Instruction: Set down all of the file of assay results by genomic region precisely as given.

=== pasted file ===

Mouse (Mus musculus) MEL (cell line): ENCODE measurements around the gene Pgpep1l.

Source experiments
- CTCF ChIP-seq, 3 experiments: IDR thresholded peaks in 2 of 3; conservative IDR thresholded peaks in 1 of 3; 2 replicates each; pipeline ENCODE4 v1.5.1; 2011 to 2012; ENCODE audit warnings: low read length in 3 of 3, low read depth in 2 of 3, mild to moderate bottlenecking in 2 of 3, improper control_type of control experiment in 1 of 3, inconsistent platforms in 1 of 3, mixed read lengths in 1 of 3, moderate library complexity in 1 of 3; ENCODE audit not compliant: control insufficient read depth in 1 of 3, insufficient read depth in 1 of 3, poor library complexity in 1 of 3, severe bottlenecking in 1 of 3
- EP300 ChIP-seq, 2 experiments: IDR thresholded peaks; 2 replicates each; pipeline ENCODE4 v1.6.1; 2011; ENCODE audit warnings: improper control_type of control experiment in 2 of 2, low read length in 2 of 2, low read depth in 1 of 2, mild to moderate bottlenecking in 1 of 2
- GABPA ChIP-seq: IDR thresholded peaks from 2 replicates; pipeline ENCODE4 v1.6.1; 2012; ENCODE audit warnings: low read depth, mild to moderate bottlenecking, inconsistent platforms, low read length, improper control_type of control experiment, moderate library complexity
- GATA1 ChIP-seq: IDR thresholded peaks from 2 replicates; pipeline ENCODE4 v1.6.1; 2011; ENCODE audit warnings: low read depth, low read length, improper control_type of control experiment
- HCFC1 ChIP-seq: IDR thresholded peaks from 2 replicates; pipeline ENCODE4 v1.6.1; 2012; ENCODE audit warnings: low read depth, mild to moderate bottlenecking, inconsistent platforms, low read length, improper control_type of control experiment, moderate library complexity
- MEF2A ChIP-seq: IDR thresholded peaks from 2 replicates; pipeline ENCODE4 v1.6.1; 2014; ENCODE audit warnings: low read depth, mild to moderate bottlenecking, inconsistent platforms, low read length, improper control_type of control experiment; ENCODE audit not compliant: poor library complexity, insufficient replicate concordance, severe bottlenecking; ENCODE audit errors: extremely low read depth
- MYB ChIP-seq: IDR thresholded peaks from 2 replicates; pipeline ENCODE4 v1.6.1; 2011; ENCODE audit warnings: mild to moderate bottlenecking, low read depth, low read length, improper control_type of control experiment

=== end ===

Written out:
Mouse (Mus musculus) MEL (cell line): ENCODE measurements around the gene Pgpep1l.

Source experiments
- CTCF ChIP-seq, 3 experiments: IDR thresholded peaks in 2 of 3; conservative IDR thresholded peaks in 1 of 3; 2 replicates each; pipeline ENCODE4 v1.5.1; 2011 to 2012; ENCODE audit warnings: low read length in 3 of 3, low read depth in 2 of 3, mild to moderate bottlenecking in 2 of 3, improper control_type of control experiment in 1 of 3, inconsistent platforms in 1 of 3, mixed read lengths in 1 of 3, moderate library complexity in 1 of 3; ENCODE audit not compliant: control insufficient read depth in 1 of 3, insufficient read depth in 1 of 3, poor library complexity in 1 of 3, severe bottlenecking in 1 of 3
- EP300 ChIP-seq, 2 experiments: IDR thresholded peaks; 2 replicates each; pipeline ENCODE4 v1.6.1; 2011; ENCODE audit warnings: improper control_type of control experiment in 2 of 2, low read length in 2 of 2, low read depth in 1 of 2, mild to moderate bottlenecking in 1 of 2
- GABPA ChIP-seq: IDR thresholded peaks from 2 replicates; pipeline ENCODE4 v1.6.1; 2012; ENCODE audit warnings: low read depth, mild to moderate bottlenecking, inconsistent platforms, low read length, improper control_type of control experiment, moderate library complexity
- GATA1 ChIP-seq: IDR thresholded peaks from 2 replicates; pipeline ENCODE4 v1.6.1; 2011; ENCODE audit warnings: low read depth, low read length, improper control_type of control experiment
- HCFC1 ChIP-seq: IDR thresholded peaks from 2 replicates; pipeline ENCODE4 v1.6.1; 2012; ENCODE audit warnings: low read depth, mild to moderate bottlenecking, inconsistent platforms, low read length, improper control_type of control experiment, moderate library complexity
- MEF2A ChIP-seq: IDR thresholded peaks from 2 replicates; pipeline ENCODE4 v1.6.1; 2014; ENCODE audit warnings: low read depth, mild to moderate bottlenecking, inconsistent platforms, low read length, improper control_type of control experiment; ENCODE audit not compliant: poor library complexity, insufficient replicate concordance, severe bottlenecking; ENCODE audit errors: extremely low read depth
- MYB ChIP-seq: IDR thresholded peaks from 2 replicates; pipeline ENCODE4 v1.6.1; 2011; ENCODE audit warnings: mild to moderate bottlenecking, low read depth, low read length, improper control_type of control experiment